Taliban and Mexico Drug Cartels


    In Context

    • Taliban in Afghanistan may fuel the narcotic drug market in India and the world with help of Mexico Drug Cartels.

    What are Narcotic Drugs?

    • The World Health Organization (WHO) defines narcotics as any substance that modifies the consumer’s perception, behaviour and cognition, mood or motor functioning. 
    • As per an estimate, currently, more than 35 million people globally suffer from drug disorders.
    • The illicit trafficking of drugs is becoming an issue including in India.

    Background of the Speculations

    • Afghanistan and Mexico might appear distant from one another on a world map and are also separated by major historical, sociological and religious differences.
    • But there are a number of similarities between Taliban and Mexican Drug Cartels as listed below:
      • Drugs as Source of Finances
        • They both are united by the fact that they are financially dependent on drug trafficking
      • Extreme Violence for Political Power and gaining Territory
        • Further, they both use extreme violence to expand their political power and control of territory.
        • Ahead of the recent elections in Mexico in June, numerous opposition candidates were threatened and killed by the cartels.
        • Cartels were also reported to buy votes more openly than ever before.
      • Transnational Network
        • Both have a transnational presence as “drug-trafficking organizations”, as highlighted by renowned experts in 2009 to the US Congress
        • The expert group has pointed out dangerous similarities that have only increased since 2009.

    Golden Triangle and Golden Crescent

    Image Courtesy: Orfonline

    Golden Crescent

    Golden Triangle


    • Comprises Afghanistan, Iran, and Pakistan.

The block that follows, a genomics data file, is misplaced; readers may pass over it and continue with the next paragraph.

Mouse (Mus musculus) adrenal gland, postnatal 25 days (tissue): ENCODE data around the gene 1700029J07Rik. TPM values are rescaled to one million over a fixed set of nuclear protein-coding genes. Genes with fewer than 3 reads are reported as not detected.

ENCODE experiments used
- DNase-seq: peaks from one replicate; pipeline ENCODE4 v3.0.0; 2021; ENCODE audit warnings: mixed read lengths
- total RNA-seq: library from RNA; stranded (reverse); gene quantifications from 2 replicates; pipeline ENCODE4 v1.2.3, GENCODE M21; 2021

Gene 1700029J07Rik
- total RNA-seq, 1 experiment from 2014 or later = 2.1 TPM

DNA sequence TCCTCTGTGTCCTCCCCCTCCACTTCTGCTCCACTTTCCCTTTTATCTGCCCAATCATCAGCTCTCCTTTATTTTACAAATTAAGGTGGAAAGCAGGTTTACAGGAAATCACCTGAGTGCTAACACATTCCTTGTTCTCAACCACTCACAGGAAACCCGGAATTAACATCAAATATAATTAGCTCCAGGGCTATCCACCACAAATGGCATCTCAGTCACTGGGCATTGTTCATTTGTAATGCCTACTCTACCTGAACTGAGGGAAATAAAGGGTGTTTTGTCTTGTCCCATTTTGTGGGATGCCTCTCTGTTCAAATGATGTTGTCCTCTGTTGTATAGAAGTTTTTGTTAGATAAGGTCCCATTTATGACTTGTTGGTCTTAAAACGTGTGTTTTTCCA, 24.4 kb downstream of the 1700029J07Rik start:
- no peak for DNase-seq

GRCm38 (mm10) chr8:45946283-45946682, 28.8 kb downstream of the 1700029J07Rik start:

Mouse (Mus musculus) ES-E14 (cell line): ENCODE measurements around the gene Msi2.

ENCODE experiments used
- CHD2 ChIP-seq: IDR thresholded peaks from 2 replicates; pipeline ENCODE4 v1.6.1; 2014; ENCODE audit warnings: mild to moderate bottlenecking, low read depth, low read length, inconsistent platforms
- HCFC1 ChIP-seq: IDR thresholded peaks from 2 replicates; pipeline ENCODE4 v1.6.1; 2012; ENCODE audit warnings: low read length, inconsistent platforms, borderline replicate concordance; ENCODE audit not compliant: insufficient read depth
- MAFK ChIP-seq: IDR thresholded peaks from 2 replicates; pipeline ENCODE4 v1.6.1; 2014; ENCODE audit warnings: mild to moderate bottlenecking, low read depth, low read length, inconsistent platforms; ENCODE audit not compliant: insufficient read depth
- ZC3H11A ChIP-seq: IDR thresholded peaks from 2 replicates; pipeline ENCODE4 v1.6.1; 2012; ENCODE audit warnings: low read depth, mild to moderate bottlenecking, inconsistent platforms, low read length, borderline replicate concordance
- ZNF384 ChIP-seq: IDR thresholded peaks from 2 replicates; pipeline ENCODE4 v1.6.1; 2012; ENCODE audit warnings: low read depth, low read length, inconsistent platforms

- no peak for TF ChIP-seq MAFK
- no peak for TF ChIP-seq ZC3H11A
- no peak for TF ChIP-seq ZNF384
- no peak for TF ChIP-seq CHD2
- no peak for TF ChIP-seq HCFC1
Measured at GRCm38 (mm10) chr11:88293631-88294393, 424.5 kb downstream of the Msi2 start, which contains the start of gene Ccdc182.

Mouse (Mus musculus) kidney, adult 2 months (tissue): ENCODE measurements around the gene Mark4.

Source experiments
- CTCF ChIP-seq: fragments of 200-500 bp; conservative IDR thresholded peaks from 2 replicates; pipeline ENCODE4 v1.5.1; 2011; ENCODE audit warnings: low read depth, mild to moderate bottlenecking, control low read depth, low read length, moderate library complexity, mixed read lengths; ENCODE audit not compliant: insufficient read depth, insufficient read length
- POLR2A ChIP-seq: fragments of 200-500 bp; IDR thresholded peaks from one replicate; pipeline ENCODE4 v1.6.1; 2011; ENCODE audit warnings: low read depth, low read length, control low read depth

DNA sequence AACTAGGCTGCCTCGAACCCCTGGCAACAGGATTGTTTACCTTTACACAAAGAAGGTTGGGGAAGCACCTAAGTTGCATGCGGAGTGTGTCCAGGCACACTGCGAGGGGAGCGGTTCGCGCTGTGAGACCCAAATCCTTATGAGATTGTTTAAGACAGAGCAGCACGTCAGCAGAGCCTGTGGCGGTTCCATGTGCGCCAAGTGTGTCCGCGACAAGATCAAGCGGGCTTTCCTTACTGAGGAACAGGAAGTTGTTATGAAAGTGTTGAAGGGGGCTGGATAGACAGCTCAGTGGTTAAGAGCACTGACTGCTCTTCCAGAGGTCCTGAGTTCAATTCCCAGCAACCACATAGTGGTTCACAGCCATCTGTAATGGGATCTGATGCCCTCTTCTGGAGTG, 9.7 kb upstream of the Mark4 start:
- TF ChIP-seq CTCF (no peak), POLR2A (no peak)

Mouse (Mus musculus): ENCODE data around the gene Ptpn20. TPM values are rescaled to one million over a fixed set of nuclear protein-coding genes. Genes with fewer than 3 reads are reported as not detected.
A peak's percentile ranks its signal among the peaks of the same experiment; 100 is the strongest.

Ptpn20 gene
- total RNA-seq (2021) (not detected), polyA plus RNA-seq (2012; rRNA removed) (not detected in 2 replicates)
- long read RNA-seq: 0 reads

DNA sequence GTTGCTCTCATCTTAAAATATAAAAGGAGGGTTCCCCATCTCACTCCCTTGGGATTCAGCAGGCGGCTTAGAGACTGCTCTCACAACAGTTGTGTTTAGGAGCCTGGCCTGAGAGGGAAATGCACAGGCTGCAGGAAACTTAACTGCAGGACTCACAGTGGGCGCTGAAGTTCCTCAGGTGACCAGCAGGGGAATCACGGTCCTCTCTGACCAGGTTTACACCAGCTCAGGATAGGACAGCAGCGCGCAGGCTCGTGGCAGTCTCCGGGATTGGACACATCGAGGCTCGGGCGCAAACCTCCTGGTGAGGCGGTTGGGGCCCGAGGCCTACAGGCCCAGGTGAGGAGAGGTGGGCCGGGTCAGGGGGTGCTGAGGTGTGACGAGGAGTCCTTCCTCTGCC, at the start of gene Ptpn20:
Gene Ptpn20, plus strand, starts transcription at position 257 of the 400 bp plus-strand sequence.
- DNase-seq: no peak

• Principal global site for opium production and distribution
    • Affects Jammu and Kashmir, Punjab, Rajasthan and Gujarat due to 
    • Proximity with the Pakistan Border make these states as 
      • Potential Markets & 
      • Supply chain catalysts of Hashish and heroin.


    • Comprises Laos, Myanmar and Thailand at the confluence of Mekong and Ruak.
    • second spot after Afghanistan in illicit supply of morphine and heroin.
    • Myanmar produces 80% of the world’s heroin.
    • Affects North-East border of India


    • It was a traditional drug transportation route in the Chinese Colonial Era during the Opium Wars.
    • Closure of Balkan passage through Iran after the Iran-Iraq war forced the rerouting of the supply chain from India.
    • Earlier a route of supply of opium from Malwa to Karachi in the 1980s.
    • Sikh Militancy of the 1980s also aggravated the problem.


    • Many North Eastern Tribes have relations and residence on both sides.
    • Laxed laws regarding cross border movements led to easy inflow of narcotics.


    • Thar desert
      • vast barren piece of land
      • It is poorly guarded and has a low-security level.


    • Rough terrain and densely covered forests providing easy Hideouts
    • Unemployment, illiteracy and poverty


    Gravity of the Problem

    • Afghanistan, Mexico and Myanmar control 95%: